This corporal element, however, is not the only departure from the natural qualities of the A minor concerto, for as Broberg further elaborated upon, the second movement “goes way off script, actually, to the very vague key of D flat major.” Even still, with the bond between humans and nature stretching back for centuries, yet having been so disregarded in modern moments, the second movement’s recollection seems, at times, remorseful and melancholic.

It is distinctively discontent with the present, and in those times when the music does rise, it appears only to yearn for the long-gone grandeur and romanticism of Grieg’s day. It is such that the mortal elements are indispensable and ever relevant, with Broberg saying, “You can’t separate that from the music”.

The third movement positioned the pastoral flutterings of a flute between moments reminiscent of joyous traditional Norwegian dance. Then, in a heroic ending, the melodies joined together in a booming triumph.

Following a series of standing ovations, Broberg illustrated his grasp over more delicate dynamics, playing Nikolai Medtner’s Fairy Tale in F minor. Far from the intimidating power of nature and the remorseful and rejuvenating qualities of mortality, the piece was neutral, pointing objectively to a universally shared, transcendent mysticism.

In picking this piece for his encore, Broberg not only summarized his skills, but brought to the attention of the audience a completed conclusion; that, within the world, in humans and in nature alike, there exists great swaths of spirit and inspiration.

The work served as a great bridge for the finale of the night, the second symphony of Finnish composer, Sibelius. A composition which he called, the “confession of [his] soul,” Sibelius’ symphony made for a poignant point of reflection, the finishing touch of a trifecta.

Caiden Cawthon interviewing conductor Michael Sanderling. (Photo/Leo Soyfer)

Yet, as one’s soul is a personal thing, the composition proved quite convoluted. Indeed, in this piece the skill of Sanderling was shown in full, as he carried the audience through — not mere musical lyricism — but an entire life.

“It’s very simple,” Sanderling said. “I read a score, and I see and I hear in my inner voice things which I want to show the audience.”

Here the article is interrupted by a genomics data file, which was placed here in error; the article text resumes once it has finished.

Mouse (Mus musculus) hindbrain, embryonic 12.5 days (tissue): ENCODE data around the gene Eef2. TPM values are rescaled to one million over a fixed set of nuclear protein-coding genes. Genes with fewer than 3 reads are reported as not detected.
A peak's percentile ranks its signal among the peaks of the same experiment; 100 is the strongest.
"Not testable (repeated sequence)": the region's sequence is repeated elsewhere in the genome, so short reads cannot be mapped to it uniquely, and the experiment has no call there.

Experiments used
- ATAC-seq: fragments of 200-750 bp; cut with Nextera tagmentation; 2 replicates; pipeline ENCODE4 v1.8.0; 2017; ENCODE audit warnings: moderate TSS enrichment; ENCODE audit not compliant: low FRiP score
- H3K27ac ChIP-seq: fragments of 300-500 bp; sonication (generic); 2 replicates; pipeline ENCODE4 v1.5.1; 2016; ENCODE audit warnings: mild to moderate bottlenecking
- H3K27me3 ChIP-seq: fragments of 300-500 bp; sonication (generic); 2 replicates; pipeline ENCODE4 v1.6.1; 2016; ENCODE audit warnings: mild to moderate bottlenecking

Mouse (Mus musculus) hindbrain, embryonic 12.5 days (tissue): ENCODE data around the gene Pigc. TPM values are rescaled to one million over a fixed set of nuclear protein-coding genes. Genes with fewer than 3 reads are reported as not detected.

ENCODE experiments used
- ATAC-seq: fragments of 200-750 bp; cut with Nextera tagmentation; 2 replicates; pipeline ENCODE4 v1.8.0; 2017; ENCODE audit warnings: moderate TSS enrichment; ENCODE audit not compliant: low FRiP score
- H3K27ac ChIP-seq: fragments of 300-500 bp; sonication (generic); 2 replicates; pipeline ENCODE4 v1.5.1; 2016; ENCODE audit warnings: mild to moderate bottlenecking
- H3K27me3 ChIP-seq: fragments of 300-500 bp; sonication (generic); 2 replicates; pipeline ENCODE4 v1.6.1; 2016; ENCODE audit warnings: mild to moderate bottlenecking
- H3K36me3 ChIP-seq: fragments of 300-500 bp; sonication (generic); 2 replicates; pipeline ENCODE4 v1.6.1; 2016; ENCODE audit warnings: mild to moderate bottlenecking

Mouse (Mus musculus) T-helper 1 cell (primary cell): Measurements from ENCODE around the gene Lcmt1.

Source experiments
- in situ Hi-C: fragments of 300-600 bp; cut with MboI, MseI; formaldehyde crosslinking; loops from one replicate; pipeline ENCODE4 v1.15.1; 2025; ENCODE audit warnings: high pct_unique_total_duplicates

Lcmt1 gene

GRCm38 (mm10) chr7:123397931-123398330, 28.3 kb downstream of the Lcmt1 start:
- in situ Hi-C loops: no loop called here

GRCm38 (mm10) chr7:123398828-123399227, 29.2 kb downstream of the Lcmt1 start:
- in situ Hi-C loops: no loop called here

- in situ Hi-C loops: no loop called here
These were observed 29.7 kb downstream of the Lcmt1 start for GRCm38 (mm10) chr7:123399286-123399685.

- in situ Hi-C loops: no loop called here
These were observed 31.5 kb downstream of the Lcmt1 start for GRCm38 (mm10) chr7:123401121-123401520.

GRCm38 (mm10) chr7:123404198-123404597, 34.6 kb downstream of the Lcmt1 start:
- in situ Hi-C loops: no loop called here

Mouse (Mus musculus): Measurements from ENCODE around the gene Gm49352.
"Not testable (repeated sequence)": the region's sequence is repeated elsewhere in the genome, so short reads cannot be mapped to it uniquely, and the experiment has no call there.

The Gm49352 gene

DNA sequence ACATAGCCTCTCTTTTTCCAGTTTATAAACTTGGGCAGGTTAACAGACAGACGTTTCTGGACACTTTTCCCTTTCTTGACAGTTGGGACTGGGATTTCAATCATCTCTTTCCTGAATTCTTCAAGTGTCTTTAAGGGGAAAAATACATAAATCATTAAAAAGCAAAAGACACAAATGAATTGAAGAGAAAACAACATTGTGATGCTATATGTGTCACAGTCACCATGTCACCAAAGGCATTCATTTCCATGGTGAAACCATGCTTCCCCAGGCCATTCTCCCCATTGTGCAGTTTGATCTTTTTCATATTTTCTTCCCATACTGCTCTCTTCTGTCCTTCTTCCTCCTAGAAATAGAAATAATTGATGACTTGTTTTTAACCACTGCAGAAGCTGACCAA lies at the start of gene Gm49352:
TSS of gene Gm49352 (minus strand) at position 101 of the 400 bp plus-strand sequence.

Though he stated he is not adding anything that isn’t in the score or that he believes go against the composer’s intention, he does believe that, “sometimes [pieces] need some special adjustments.” Such a philosophy made all the difference when he put on the kind of intricate and perplexing piece as the one at hand.

For much like in Munktell’s “Breaking Waves,” he stood above the symphony, guiding them along the work with his expansive and concise movements — perfect paradoxes that helped accentuate and diminish the music with ease. Yet here, the orchestra did not go through mere turbulent waters, but a soul’s turmoil. It is such that he turned, from once a captain, into a liberator.

For through his confident control and care, he rendered the piece free of distractions, and, with a body like silk which snapped and slide amidst the air, the melody was made hypnotic. Only applause could’ve ensued after such a magnificent performance, and a further string of standing ovations was rightfully handed over by an intellectually and emotionally engaged audience, illuminated by an artfully crafted experience of the sublime.

“The process of music, in the concert setting, is a dual creation between the composer and the performer,” Broberg said.

Here, such a twofold invention was made manifold, as the combined minds of himself and conductor Sanderling created a truly immersive experience — one wherein every spectator’s spirit was brought to the stage, as all was cast into contemplation.